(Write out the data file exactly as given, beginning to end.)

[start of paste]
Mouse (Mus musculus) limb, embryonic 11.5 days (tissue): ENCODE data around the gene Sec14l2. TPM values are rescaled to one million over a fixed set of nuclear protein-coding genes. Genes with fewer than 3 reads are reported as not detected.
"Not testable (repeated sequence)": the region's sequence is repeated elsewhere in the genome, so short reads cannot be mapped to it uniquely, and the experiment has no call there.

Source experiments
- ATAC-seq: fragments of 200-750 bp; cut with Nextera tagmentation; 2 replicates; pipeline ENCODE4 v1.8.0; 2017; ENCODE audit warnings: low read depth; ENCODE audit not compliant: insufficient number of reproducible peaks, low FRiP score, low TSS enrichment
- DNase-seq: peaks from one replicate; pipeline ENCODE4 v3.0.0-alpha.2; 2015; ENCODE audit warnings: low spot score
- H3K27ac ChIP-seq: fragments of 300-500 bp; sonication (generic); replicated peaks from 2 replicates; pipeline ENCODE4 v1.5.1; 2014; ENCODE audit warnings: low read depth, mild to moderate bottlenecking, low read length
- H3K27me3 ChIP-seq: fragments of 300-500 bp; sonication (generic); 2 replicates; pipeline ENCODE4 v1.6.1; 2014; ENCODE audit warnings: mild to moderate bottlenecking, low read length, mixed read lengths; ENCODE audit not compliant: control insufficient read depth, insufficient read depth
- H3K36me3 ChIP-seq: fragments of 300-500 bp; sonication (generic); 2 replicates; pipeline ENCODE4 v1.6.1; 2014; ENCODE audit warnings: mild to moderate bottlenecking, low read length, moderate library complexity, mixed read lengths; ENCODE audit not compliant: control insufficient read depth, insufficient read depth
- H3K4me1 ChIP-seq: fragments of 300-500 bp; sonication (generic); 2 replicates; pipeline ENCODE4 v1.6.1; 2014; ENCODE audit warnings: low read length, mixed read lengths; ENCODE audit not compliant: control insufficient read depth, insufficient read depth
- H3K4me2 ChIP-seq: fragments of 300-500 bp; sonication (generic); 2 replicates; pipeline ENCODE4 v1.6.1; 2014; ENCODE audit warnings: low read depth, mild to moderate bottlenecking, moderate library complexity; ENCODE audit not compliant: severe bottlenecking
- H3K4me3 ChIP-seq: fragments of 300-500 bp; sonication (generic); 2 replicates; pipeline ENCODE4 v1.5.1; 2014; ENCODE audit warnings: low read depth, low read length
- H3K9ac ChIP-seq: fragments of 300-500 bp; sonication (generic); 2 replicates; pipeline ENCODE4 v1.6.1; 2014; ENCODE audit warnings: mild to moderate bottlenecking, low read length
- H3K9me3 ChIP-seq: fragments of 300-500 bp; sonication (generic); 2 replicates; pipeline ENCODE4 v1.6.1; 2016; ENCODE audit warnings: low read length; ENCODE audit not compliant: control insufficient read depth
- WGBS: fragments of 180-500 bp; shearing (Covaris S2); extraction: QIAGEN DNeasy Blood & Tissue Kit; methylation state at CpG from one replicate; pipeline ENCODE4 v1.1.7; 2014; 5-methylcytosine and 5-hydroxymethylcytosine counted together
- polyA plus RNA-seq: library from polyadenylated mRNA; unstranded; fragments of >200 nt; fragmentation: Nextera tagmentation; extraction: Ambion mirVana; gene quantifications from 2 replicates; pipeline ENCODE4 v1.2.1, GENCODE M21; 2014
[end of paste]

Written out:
Mouse (Mus musculus) limb, embryonic 11.5 days (tissue): ENCODE data around the gene Sec14l2. TPM values are rescaled to one million over a fixed set of nuclear protein-coding genes. Genes with fewer than 3 reads are reported as not detected.
"Not testable (repeated sequence)": the region's sequence is repeated elsewhere in the genome, so short reads cannot be mapped to it uniquely, and the experiment has no call there.

Source experiments
- ATAC-seq: fragments of 200-750 bp; cut with Nextera tagmentation; 2 replicates; pipeline ENCODE4 v1.8.0; 2017; ENCODE audit warnings: low read depth; ENCODE audit not compliant: insufficient number of reproducible peaks, low FRiP score, low TSS enrichment
- DNase-seq: peaks from one replicate; pipeline ENCODE4 v3.0.0-alpha.2; 2015; ENCODE audit warnings: low spot score
- H3K27ac ChIP-seq: fragments of 300-500 bp; sonication (generic); replicated peaks from 2 replicates; pipeline ENCODE4 v1.5.1; 2014; ENCODE audit warnings: low read depth, mild to moderate bottlenecking, low read length
- H3K27me3 ChIP-seq: fragments of 300-500 bp; sonication (generic); 2 replicates; pipeline ENCODE4 v1.6.1; 2014; ENCODE audit warnings: mild to moderate bottlenecking, low read length, mixed read lengths; ENCODE audit not compliant: control insufficient read depth, insufficient read depth
- H3K36me3 ChIP-seq: fragments of 300-500 bp; sonication (generic); 2 replicates; pipeline ENCODE4 v1.6.1; 2014; ENCODE audit warnings: mild to moderate bottlenecking, low read length, moderate library complexity, mixed read lengths; ENCODE audit not compliant: control insufficient read depth, insufficient read depth
- H3K4me1 ChIP-seq: fragments of 300-500 bp; sonication (generic); 2 replicates; pipeline ENCODE4 v1.6.1; 2014; ENCODE audit warnings: low read length, mixed read lengths; ENCODE audit not compliant: control insufficient read depth, insufficient read depth
- H3K4me2 ChIP-seq: fragments of 300-500 bp; sonication (generic); 2 replicates; pipeline ENCODE4 v1.6.1; 2014; ENCODE audit warnings: low read depth, mild to moderate bottlenecking, moderate library complexity; ENCODE audit not compliant: severe bottlenecking
- H3K4me3 ChIP-seq: fragments of 300-500 bp; sonication (generic); 2 replicates; pipeline ENCODE4 v1.5.1; 2014; ENCODE audit warnings: low read depth, low read length
- H3K9ac ChIP-seq: fragments of 300-500 bp; sonication (generic); 2 replicates; pipeline ENCODE4 v1.6.1; 2014; ENCODE audit warnings: mild to moderate bottlenecking, low read length
- H3K9me3 ChIP-seq: fragments of 300-500 bp; sonication (generic); 2 replicates; pipeline ENCODE4 v1.6.1; 2016; ENCODE audit warnings: low read length; ENCODE audit not compliant: control insufficient read depth
- WGBS: fragments of 180-500 bp; shearing (Covaris S2); extraction: QIAGEN DNeasy Blood & Tissue Kit; methylation state at CpG from one replicate; pipeline ENCODE4 v1.1.7; 2014; 5-methylcytosine and 5-hydroxymethylcytosine counted together
- polyA plus RNA-seq: library from polyadenylated mRNA; unstranded; fragments of >200 nt; fragmentation: Nextera tagmentation; extraction: Ambion mirVana; gene quantifications from 2 replicates; pipeline ENCODE4 v1.2.1, GENCODE M21; 2014